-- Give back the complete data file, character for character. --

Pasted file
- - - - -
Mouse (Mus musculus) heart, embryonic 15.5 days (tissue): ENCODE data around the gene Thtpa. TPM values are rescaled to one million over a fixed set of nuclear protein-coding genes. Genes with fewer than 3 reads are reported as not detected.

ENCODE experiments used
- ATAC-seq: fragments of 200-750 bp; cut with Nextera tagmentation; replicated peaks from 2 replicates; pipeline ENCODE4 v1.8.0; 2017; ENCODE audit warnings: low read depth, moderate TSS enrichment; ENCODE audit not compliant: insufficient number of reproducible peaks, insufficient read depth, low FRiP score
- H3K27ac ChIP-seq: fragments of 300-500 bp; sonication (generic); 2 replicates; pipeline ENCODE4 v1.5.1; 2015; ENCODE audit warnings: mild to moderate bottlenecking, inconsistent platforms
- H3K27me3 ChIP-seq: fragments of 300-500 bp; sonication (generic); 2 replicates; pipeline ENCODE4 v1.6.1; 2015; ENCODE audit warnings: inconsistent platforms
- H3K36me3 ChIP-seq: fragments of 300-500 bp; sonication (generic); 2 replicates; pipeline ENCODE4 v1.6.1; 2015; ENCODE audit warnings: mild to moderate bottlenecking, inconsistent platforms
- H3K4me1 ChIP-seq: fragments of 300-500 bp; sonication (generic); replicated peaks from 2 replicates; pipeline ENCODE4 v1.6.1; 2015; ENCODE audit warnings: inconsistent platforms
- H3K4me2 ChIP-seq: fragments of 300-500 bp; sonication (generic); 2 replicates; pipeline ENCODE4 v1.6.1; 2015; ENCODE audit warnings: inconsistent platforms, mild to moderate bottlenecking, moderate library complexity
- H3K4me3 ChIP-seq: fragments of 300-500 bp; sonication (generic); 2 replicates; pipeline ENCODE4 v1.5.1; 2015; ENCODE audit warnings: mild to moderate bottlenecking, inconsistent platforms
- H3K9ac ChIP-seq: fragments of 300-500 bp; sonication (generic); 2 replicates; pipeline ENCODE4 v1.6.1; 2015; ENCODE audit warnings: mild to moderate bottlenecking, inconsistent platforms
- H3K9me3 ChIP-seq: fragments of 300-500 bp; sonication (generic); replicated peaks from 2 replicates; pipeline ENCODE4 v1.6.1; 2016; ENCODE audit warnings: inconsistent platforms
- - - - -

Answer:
Mouse (Mus musculus) heart, embryonic 15.5 days (tissue): ENCODE data around the gene Thtpa. TPM values are rescaled to one million over a fixed set of nuclear protein-coding genes. Genes with fewer than 3 reads are reported as not detected.

ENCODE experiments used
- ATAC-seq: fragments of 200-750 bp; cut with Nextera tagmentation; replicated peaks from 2 replicates; pipeline ENCODE4 v1.8.0; 2017; ENCODE audit warnings: low read depth, moderate TSS enrichment; ENCODE audit not compliant: insufficient number of reproducible peaks, insufficient read depth, low FRiP score
- H3K27ac ChIP-seq: fragments of 300-500 bp; sonication (generic); 2 replicates; pipeline ENCODE4 v1.5.1; 2015; ENCODE audit warnings: mild to moderate bottlenecking, inconsistent platforms
- H3K27me3 ChIP-seq: fragments of 300-500 bp; sonication (generic); 2 replicates; pipeline ENCODE4 v1.6.1; 2015; ENCODE audit warnings: inconsistent platforms
- H3K36me3 ChIP-seq: fragments of 300-500 bp; sonication (generic); 2 replicates; pipeline ENCODE4 v1.6.1; 2015; ENCODE audit warnings: mild to moderate bottlenecking, inconsistent platforms
- H3K4me1 ChIP-seq: fragments of 300-500 bp; sonication (generic); replicated peaks from 2 replicates; pipeline ENCODE4 v1.6.1; 2015; ENCODE audit warnings: inconsistent platforms
- H3K4me2 ChIP-seq: fragments of 300-500 bp; sonication (generic); 2 replicates; pipeline ENCODE4 v1.6.1; 2015; ENCODE audit warnings: inconsistent platforms, mild to moderate bottlenecking, moderate library complexity
- H3K4me3 ChIP-seq: fragments of 300-500 bp; sonication (generic); 2 replicates; pipeline ENCODE4 v1.5.1; 2015; ENCODE audit warnings: mild to moderate bottlenecking, inconsistent platforms
- H3K9ac ChIP-seq: fragments of 300-500 bp; sonication (generic); 2 replicates; pipeline ENCODE4 v1.6.1; 2015; ENCODE audit warnings: mild to moderate bottlenecking, inconsistent platforms
- H3K9me3 ChIP-seq: fragments of 300-500 bp; sonication (generic); replicated peaks from 2 replicates; pipeline ENCODE4 v1.6.1; 2016; ENCODE audit warnings: inconsistent platforms